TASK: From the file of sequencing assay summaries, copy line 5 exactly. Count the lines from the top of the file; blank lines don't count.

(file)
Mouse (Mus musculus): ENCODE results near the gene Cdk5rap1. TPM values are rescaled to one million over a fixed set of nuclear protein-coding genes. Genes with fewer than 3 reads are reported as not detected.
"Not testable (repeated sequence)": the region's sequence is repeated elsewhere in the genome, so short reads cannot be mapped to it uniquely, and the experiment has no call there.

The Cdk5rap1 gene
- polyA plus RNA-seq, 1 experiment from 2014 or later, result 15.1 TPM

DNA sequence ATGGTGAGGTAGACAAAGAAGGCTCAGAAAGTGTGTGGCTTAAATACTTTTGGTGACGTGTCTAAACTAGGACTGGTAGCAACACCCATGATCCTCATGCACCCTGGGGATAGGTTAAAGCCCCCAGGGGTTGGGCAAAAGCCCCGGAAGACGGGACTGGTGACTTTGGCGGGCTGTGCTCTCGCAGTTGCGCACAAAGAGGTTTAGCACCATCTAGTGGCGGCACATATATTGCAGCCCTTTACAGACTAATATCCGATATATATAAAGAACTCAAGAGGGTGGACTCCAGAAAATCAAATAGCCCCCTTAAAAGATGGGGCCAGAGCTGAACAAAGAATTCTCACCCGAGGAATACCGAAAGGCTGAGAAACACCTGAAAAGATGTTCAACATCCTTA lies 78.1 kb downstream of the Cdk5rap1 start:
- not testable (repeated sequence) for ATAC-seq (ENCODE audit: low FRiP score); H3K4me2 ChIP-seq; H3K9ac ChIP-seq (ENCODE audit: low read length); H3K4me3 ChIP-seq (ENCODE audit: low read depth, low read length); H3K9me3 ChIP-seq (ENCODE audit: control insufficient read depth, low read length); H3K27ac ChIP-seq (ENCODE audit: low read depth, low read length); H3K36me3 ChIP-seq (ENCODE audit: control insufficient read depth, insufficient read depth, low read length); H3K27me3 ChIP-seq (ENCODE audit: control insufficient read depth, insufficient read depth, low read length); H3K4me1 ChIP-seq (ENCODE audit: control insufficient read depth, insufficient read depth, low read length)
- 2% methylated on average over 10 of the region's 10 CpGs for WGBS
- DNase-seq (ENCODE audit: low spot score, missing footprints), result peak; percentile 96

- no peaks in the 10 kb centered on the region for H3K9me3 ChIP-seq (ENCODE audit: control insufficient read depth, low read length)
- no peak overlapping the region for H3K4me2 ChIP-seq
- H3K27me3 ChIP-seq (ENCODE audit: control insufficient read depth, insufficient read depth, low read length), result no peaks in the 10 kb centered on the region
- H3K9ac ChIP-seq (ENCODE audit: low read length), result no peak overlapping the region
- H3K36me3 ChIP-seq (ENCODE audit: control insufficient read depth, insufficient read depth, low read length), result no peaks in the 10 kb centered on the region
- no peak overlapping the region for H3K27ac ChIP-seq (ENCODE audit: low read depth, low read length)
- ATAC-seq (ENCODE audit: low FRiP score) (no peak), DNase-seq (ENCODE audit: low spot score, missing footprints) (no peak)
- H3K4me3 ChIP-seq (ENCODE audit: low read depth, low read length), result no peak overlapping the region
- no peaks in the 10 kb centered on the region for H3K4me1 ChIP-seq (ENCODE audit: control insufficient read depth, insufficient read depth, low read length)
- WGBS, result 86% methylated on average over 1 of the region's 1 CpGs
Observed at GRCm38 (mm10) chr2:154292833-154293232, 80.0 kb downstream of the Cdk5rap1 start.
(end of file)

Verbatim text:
DNA sequence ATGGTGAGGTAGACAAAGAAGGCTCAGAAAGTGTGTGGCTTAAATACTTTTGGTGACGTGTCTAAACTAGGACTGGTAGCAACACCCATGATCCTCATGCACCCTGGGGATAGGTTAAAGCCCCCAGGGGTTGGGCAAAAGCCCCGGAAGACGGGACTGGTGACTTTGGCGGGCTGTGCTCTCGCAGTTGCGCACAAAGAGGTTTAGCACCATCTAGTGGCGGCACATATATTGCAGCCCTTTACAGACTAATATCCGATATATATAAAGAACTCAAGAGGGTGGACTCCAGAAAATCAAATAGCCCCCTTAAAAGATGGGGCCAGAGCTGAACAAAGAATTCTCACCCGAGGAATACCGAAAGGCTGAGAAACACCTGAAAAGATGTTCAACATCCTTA lies 78.1 kb downstream of the Cdk5rap1 start: